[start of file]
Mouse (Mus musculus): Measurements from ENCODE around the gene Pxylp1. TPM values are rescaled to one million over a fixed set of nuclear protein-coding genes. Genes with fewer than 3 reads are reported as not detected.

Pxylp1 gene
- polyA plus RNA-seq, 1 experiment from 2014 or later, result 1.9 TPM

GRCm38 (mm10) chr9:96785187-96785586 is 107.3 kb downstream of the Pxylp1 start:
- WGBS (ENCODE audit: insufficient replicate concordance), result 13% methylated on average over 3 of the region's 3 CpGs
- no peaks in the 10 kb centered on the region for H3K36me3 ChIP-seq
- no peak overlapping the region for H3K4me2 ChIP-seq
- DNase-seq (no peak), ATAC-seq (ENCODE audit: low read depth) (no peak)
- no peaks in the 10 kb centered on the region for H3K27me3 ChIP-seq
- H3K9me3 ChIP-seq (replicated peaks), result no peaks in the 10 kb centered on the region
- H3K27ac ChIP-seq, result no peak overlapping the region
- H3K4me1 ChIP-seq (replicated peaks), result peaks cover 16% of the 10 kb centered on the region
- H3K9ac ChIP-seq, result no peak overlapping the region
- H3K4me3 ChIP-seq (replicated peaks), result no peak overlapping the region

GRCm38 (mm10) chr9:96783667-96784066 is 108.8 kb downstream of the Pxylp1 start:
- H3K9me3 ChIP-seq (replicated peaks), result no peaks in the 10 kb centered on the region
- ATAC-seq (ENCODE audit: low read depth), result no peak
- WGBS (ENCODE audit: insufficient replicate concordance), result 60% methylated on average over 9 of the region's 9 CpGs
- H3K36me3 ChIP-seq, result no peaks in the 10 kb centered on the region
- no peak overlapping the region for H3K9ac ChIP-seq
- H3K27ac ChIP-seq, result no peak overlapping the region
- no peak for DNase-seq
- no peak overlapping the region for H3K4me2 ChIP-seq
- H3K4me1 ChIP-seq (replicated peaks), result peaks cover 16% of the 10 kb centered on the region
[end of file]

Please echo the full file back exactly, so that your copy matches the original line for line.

Mouse (Mus musculus): Measurements from ENCODE around the gene Pxylp1. TPM values are rescaled to one million over a fixed set of nuclear protein-coding genes. Genes with fewer than 3 reads are reported as not detected.

Pxylp1 gene
- polyA plus RNA-seq, 1 experiment from 2014 or later, result 1.9 TPM

GRCm38 (mm10) chr9:96785187-96785586 is 107.3 kb downstream of the Pxylp1 start:
- WGBS (ENCODE audit: insufficient replicate concordance), result 13% methylated on average over 3 of the region's 3 CpGs
- no peaks in the 10 kb centered on the region for H3K36me3 ChIP-seq
- no peak overlapping the region for H3K4me2 ChIP-seq
- DNase-seq (no peak), ATAC-seq (ENCODE audit: low read depth) (no peak)
- no peaks in the 10 kb centered on the region for H3K27me3 ChIP-seq
- H3K9me3 ChIP-seq (replicated peaks), result no peaks in the 10 kb centered on the region
- H3K27ac ChIP-seq, result no peak overlapping the region
- H3K4me1 ChIP-seq (replicated peaks), result peaks cover 16% of the 10 kb centered on the region
- H3K9ac ChIP-seq, result no peak overlapping the region
- H3K4me3 ChIP-seq (replicated peaks), result no peak overlapping the region

GRCm38 (mm10) chr9:96783667-96784066 is 108.8 kb downstream of the Pxylp1 start:
- H3K9me3 ChIP-seq (replicated peaks), result no peaks in the 10 kb centered on the region
- ATAC-seq (ENCODE audit: low read depth), result no peak
- WGBS (ENCODE audit: insufficient replicate concordance), result 60% methylated on average over 9 of the region's 9 CpGs
- H3K36me3 ChIP-seq, result no peaks in the 10 kb centered on the region
- no peak overlapping the region for H3K9ac ChIP-seq
- H3K27ac ChIP-seq, result no peak overlapping the region
- no peak for DNase-seq
- no peak overlapping the region for H3K4me2 ChIP-seq
- H3K4me1 ChIP-seq (replicated peaks), result peaks cover 16% of the 10 kb centered on the region